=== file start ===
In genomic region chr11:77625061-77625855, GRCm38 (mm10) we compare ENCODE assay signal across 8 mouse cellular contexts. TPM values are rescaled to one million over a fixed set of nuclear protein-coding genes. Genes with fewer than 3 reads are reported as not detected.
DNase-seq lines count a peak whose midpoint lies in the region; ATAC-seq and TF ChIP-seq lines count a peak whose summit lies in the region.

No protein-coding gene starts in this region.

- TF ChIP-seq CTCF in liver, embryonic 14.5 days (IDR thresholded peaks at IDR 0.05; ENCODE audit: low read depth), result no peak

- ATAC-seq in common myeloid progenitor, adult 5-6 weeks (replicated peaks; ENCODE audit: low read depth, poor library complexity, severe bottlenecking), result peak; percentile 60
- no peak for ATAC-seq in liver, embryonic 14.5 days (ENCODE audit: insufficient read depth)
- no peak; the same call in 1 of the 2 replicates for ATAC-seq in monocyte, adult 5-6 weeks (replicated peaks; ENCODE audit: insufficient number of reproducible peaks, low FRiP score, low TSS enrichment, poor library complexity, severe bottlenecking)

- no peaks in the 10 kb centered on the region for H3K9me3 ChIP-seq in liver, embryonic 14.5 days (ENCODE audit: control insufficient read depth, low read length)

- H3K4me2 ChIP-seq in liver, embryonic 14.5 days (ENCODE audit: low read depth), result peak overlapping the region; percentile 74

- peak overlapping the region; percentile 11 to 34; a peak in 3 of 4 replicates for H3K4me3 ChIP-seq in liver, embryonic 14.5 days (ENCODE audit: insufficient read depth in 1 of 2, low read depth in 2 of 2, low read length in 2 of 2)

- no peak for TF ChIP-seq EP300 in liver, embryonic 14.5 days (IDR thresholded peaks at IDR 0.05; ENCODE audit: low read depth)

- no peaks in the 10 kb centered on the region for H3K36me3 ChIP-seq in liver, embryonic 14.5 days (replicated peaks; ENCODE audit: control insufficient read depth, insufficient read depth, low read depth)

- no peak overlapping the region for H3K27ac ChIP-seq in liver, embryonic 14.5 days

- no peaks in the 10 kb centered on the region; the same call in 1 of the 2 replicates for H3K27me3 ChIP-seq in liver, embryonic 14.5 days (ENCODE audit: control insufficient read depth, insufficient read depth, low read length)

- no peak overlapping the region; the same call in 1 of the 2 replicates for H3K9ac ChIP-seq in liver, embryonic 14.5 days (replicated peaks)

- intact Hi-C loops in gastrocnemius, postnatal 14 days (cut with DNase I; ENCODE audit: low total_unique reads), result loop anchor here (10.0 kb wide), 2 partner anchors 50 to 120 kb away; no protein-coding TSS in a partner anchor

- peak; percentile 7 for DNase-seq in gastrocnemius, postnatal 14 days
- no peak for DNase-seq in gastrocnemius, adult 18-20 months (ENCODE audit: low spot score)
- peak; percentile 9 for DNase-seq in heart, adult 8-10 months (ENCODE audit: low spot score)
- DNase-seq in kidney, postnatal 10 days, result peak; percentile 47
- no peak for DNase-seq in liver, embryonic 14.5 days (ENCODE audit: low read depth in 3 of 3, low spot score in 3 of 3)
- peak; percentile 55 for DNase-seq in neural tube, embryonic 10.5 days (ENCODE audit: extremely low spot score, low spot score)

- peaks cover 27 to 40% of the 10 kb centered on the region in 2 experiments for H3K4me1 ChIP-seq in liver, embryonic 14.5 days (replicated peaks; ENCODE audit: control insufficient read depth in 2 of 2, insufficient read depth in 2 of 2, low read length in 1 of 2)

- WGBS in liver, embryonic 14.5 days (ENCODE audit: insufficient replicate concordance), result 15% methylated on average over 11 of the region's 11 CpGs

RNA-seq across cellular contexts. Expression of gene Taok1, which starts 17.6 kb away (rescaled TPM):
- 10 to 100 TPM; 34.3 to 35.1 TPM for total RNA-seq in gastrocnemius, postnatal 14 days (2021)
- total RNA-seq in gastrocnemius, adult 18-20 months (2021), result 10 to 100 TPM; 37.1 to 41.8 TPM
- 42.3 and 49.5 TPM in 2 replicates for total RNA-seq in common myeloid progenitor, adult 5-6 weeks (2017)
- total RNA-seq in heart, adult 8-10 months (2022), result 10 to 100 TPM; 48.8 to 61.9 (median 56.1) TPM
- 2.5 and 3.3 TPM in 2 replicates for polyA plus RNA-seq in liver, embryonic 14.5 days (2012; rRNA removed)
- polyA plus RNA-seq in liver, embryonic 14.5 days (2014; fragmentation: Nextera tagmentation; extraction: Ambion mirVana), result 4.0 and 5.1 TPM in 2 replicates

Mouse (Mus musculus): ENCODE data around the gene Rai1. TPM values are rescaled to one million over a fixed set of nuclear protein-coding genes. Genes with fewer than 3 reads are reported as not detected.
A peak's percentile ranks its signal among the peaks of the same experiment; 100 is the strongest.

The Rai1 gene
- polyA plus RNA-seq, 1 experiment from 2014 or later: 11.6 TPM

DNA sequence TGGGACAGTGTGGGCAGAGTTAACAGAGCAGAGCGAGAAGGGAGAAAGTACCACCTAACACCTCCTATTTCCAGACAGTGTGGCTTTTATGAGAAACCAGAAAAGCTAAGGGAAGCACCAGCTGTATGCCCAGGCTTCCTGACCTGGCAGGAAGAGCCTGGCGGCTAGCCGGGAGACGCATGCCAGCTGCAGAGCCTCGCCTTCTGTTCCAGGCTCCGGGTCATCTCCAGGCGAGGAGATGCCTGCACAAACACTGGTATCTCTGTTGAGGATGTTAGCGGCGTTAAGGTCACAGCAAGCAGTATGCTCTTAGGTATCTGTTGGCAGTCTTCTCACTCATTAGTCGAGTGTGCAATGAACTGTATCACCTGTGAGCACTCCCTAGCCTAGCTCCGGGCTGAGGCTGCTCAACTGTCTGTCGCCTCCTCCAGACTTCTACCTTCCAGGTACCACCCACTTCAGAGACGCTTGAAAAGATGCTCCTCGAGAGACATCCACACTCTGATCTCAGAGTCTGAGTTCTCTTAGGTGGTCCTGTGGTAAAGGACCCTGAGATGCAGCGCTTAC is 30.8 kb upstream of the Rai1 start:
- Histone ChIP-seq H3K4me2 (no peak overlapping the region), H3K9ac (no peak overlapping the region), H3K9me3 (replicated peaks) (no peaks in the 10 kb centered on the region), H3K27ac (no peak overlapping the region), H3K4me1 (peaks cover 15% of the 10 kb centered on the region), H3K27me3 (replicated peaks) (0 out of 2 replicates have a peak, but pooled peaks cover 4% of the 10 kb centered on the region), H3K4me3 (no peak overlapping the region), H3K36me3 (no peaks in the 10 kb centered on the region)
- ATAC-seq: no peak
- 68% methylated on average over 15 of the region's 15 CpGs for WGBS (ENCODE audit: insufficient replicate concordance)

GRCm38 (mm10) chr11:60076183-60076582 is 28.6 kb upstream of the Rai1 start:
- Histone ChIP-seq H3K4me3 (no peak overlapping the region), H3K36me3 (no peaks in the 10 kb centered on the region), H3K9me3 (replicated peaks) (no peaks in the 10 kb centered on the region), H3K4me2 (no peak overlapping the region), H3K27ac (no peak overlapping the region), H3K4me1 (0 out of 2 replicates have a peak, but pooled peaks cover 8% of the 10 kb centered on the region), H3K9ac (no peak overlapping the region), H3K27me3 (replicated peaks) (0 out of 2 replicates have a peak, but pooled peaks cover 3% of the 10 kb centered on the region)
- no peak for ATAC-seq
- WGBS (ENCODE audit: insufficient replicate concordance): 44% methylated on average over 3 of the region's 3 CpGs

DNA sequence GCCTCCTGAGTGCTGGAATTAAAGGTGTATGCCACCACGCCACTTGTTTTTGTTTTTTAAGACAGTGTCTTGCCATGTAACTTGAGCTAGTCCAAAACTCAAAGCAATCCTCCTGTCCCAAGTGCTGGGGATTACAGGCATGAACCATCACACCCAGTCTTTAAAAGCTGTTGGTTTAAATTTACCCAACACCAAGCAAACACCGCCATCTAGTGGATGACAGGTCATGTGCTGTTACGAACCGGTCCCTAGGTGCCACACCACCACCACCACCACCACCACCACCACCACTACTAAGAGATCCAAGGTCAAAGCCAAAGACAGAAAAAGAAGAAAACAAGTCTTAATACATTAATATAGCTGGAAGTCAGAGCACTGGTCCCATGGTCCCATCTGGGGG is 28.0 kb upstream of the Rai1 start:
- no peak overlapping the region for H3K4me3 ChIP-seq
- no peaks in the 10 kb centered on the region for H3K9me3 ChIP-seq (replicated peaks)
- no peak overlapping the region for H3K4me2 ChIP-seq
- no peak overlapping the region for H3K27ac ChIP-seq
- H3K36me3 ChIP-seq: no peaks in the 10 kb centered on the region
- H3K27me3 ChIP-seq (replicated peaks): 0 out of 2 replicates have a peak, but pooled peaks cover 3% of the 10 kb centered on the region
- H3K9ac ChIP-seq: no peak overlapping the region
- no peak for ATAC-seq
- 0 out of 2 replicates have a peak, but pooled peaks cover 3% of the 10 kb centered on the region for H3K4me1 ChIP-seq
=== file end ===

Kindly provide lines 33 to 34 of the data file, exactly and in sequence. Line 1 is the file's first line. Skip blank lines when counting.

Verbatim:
A peak's percentile ranks its signal among the peaks of the same experiment; 100 is the strongest.

The Rai1 gene